When Swiss-born developer Gabriel Barbier-Mueller began constructing Uptown’s first office building for Rolex in 1982, he surprised his contractor with a rare request. He wanted a 100-year warranty on granite. “The contractor tried to give me a 10-year warranty,” Barbier-Mueller says. “I said, ‘When you buy stone and you’re building The Parthenon in Athens … you want something that has a fighting chance to last.’” Eventually, they compromised on a 50-year warranty. Thirty-five years, 18 blocks, and 10 buildings later, Barbier-Mueller is proud he fought for quality.
He looks at his pieces like parents look at their children: each is special in its own way.
It’s hard to say whether Barbier-Mueller’s eye for quality, which eventually led him to collect samurai armor, came from nature or nurture. As he grabs a couple of Swiss chocolates out of a glass bowl inside his office at Harwood International, Barbier-Mueller reminisces about his childhood. “I still remember the first time my family took me to museums in Italy,” he says. His father, mother, and grandfather were art collectors. “What stuck in my mind is getting exposed to quality,” he says. Barbier-Mueller’s father, Jean Paul, taught him to pay attention. That stuck with him, and as he grew older, Barbier-Mueller began collecting his own art.
Barbier-Mueller spent the bulk of his early career as a traveling salesman finding investors and tenants for Harwood International, the real estate firm he founded in 1988. At that time, Barbier-Mueller met Philip Johnson, architect of The Beck House, Thanksgiving Square, and the John F. Kennedy Memorial Plaza. When Barbier-Mueller asked Johnson to build a bridge between two of Harwood’s buildings, Johnson didn’t think he could work with Barbier-Mueller because he believed Barbier-Mueller was too focused on the business and not on the art. Johnson cared more about the aesthetic. That bothered Barbier-Mueller, since one of the reasons he started his business was to allow him the freedom to collect more art. Soon after, Johnson wrote Barbier-Mueller a proposal anyway, and Barbier-Mueller began integrating art into his buildings’ lobbies.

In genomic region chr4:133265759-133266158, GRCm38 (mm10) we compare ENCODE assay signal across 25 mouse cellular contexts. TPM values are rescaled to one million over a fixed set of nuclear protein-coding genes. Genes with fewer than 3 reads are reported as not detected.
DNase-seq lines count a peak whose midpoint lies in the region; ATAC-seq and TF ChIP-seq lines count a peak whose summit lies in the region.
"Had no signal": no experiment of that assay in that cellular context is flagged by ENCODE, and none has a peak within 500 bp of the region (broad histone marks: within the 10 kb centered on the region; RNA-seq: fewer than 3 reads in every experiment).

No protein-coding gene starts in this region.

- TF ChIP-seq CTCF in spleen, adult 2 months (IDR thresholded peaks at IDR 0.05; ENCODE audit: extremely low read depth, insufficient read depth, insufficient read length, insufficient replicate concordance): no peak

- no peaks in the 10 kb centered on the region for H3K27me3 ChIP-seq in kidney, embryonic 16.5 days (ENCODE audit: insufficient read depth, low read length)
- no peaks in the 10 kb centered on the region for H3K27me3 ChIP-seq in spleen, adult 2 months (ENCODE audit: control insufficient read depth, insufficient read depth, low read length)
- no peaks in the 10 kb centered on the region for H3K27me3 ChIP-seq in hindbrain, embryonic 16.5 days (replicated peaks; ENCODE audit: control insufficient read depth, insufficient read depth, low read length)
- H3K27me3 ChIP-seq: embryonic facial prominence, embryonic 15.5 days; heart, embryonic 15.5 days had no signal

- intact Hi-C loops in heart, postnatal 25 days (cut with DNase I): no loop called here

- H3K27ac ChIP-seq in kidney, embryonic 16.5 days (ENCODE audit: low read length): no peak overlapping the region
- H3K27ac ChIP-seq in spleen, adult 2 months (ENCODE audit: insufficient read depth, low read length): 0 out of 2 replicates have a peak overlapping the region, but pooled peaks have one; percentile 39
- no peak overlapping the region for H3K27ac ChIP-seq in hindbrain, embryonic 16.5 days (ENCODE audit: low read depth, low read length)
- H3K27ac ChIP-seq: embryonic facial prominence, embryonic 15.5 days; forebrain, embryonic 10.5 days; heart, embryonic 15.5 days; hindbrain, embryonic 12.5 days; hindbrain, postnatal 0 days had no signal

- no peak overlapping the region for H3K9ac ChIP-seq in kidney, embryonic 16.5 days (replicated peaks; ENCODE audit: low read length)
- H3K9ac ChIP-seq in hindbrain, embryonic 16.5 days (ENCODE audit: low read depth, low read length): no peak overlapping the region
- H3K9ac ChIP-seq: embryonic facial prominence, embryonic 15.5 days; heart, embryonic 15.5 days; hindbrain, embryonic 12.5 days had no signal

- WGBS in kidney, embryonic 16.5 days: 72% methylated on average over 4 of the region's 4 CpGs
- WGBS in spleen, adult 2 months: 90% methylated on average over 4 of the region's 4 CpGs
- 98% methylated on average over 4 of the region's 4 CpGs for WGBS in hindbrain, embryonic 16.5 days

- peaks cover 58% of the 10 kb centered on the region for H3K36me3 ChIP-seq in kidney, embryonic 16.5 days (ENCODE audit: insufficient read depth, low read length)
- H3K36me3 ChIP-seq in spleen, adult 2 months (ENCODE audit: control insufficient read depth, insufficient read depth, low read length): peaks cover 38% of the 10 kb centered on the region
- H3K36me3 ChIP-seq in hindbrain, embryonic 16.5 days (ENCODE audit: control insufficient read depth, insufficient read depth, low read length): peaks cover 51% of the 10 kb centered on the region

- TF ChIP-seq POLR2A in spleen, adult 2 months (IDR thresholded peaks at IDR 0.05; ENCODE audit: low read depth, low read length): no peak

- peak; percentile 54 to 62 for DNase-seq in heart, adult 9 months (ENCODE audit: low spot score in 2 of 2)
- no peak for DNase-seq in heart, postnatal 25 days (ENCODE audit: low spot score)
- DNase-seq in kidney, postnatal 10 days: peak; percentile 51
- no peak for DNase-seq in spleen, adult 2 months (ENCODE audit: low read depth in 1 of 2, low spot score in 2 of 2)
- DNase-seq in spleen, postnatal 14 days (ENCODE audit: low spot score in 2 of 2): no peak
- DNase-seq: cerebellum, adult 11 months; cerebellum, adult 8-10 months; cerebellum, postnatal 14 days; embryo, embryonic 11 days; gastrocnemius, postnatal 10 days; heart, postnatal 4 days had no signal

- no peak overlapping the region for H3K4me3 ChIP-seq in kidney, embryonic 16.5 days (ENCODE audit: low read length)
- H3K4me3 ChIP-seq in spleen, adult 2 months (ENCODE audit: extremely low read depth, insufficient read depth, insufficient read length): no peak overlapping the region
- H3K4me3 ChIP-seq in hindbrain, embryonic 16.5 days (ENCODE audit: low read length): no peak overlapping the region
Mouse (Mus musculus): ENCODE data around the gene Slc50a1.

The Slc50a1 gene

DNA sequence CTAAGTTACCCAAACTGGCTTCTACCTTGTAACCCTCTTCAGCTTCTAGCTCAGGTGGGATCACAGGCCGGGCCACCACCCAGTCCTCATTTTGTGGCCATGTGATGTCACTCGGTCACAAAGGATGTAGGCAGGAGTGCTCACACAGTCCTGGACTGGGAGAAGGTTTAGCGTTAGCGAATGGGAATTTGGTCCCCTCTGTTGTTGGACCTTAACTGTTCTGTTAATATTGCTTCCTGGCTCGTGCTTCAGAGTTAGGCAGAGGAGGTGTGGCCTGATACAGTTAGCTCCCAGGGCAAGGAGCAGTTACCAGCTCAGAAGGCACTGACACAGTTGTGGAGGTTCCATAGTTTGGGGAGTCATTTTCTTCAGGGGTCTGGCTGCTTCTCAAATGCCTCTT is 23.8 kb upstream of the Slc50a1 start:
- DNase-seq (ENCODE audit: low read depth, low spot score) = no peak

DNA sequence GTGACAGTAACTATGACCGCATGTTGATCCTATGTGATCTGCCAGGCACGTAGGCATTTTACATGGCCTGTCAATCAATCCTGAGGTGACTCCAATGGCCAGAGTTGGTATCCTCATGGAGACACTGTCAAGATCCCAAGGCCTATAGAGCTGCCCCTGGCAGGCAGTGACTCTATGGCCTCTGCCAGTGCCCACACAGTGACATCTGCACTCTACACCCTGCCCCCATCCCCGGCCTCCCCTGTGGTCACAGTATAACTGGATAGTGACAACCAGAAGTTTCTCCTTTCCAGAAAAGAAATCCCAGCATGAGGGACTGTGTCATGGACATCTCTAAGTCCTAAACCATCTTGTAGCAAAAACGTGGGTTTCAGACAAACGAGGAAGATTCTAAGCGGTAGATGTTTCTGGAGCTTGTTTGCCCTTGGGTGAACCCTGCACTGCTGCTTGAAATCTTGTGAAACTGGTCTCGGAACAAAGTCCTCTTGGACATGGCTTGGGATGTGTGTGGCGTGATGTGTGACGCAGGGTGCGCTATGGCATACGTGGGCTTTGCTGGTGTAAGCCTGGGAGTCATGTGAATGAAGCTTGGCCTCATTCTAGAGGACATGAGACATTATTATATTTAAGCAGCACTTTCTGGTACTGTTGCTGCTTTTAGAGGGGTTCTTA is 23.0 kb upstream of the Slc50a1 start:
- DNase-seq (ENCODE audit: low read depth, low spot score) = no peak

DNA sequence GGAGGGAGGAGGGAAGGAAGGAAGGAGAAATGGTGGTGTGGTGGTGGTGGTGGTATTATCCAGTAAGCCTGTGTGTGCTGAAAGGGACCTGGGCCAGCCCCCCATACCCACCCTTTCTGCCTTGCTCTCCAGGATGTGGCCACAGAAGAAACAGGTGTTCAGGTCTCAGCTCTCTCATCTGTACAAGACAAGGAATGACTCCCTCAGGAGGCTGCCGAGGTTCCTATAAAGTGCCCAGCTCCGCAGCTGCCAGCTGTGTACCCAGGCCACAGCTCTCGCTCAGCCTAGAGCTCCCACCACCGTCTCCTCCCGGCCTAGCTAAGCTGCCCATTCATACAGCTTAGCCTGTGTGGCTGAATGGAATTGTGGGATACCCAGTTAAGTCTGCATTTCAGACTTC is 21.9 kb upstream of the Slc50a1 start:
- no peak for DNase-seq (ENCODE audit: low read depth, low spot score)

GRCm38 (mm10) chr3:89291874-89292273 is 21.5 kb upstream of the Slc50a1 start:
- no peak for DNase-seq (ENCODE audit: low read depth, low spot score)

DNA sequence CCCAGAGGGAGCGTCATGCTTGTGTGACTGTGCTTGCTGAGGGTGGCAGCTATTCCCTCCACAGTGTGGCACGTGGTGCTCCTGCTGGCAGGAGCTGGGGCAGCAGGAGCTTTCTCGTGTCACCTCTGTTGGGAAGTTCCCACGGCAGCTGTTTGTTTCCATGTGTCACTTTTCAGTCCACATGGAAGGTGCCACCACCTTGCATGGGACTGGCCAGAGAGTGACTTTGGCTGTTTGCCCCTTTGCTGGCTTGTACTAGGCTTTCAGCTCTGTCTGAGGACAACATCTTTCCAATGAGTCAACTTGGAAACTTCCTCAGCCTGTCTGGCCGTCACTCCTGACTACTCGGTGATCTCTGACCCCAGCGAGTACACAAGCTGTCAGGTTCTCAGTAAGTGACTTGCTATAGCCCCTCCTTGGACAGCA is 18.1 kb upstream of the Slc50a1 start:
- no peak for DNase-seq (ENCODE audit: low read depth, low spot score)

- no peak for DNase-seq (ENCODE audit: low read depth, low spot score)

Barbier-Mueller had a particular interest in Japanese samurai armor after learning about the life, culture, and pageantry of the warriors who wore it. A suit of armor in the middle of his office appears big enough to fit him. The power of samurai armor is in its details—every component had a purpose. Armor became a symbol of prestige during times of peace, as samurai displayed their status and wealth in everything from helmets to horses. When Barbier-Mueller tries to explain the strengths of his pieces, he hesitates. They each have so many unique characteristics. He looks at his pieces like parents look at their children: each is special in its own way.
Like the armor, the power of Harwood is in its components. There’s Barbier-Mueller’s daughter Niña, who oversees the collection that has been viewed by more than a million visitors around the world; his oldest son Alexis, who works in finance and marketing; and his youngest son Oliver, who runs their architectural firm. While Barbier-Mueller isn’t planning on retiring anytime soon, the infrastructure sets him up to choose the right moment.
Barbier-Mueller also enjoys curating and displaying art because it allows him to educate others. After more than 25 years of collecting more than 1,300 pieces, Barbier-Mueller and his wife, Ann, opened The Ann & Gabriel Barbier-Mueller Museum, on the second floor of the Saint Ann Restaurant and Bar. The museum features craftsmanship dating as far back as the 7th century.
One of Barbier-Mueller’s mentors, Neiman Marcus founder Stanley Marcus, used to tell him, “Quality stands long after price is forgotten.” It’s something Barbier-Mueller took to heart. He recalls once paying thousands of dollars for a helmet. “I paid 10 times the price,” he says. “But today I’m rewarded because it’s become much more valuable. If you do your homework and you invest in quality, financially you will come out ahead.”